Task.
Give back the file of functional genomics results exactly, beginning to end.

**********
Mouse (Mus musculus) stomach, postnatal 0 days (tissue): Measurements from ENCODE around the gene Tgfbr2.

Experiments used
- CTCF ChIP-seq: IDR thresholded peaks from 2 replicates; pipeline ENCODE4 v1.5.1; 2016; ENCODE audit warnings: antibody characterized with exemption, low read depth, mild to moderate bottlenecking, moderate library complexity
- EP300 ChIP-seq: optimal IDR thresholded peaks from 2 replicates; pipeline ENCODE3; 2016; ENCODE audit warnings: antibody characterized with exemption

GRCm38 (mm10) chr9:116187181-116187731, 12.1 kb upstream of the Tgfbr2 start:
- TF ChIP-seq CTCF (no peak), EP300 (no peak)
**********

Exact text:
Mouse (Mus musculus) stomach, postnatal 0 days (tissue): Measurements from ENCODE around the gene Tgfbr2.

Experiments used
- CTCF ChIP-seq: IDR thresholded peaks from 2 replicates; pipeline ENCODE4 v1.5.1; 2016; ENCODE audit warnings: antibody characterized with exemption, low read depth, mild to moderate bottlenecking, moderate library complexity
- EP300 ChIP-seq: optimal IDR thresholded peaks from 2 replicates; pipeline ENCODE3; 2016; ENCODE audit warnings: antibody characterized with exemption

GRCm38 (mm10) chr9:116187181-116187731, 12.1 kb upstream of the Tgfbr2 start:
- TF ChIP-seq CTCF (no peak), EP300 (no peak)